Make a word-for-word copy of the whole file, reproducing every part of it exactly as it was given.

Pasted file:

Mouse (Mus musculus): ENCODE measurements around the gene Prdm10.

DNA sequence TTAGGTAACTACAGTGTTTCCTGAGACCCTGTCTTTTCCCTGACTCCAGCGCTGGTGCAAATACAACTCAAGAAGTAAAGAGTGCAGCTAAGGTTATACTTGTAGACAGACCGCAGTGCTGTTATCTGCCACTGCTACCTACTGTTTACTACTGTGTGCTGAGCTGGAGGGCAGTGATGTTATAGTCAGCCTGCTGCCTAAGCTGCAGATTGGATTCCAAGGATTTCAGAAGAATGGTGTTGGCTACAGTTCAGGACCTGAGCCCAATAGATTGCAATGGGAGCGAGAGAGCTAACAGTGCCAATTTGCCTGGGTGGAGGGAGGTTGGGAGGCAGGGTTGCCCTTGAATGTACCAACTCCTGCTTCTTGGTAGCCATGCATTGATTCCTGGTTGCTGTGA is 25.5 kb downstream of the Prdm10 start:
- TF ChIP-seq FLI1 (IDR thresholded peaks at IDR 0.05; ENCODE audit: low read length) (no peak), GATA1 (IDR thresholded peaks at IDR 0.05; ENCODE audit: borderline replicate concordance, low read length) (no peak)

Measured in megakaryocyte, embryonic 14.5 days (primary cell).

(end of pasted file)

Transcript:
Mouse (Mus musculus): ENCODE measurements around the gene Prdm10.

DNA sequence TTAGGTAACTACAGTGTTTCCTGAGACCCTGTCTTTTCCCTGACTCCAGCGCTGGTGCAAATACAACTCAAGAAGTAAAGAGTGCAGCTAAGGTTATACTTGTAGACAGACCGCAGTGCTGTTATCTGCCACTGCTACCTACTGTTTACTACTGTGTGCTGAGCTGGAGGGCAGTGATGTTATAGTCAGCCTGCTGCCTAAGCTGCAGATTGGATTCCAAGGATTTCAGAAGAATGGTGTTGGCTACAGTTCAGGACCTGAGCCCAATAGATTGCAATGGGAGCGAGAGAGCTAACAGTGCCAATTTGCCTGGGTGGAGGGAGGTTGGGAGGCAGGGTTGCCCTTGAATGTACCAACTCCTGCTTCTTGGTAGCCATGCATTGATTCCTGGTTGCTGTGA is 25.5 kb downstream of the Prdm10 start:
- TF ChIP-seq FLI1 (IDR thresholded peaks at IDR 0.05; ENCODE audit: low read length) (no peak), GATA1 (IDR thresholded peaks at IDR 0.05; ENCODE audit: borderline replicate concordance, low read length) (no peak)

Measured in megakaryocyte, embryonic 14.5 days (primary cell).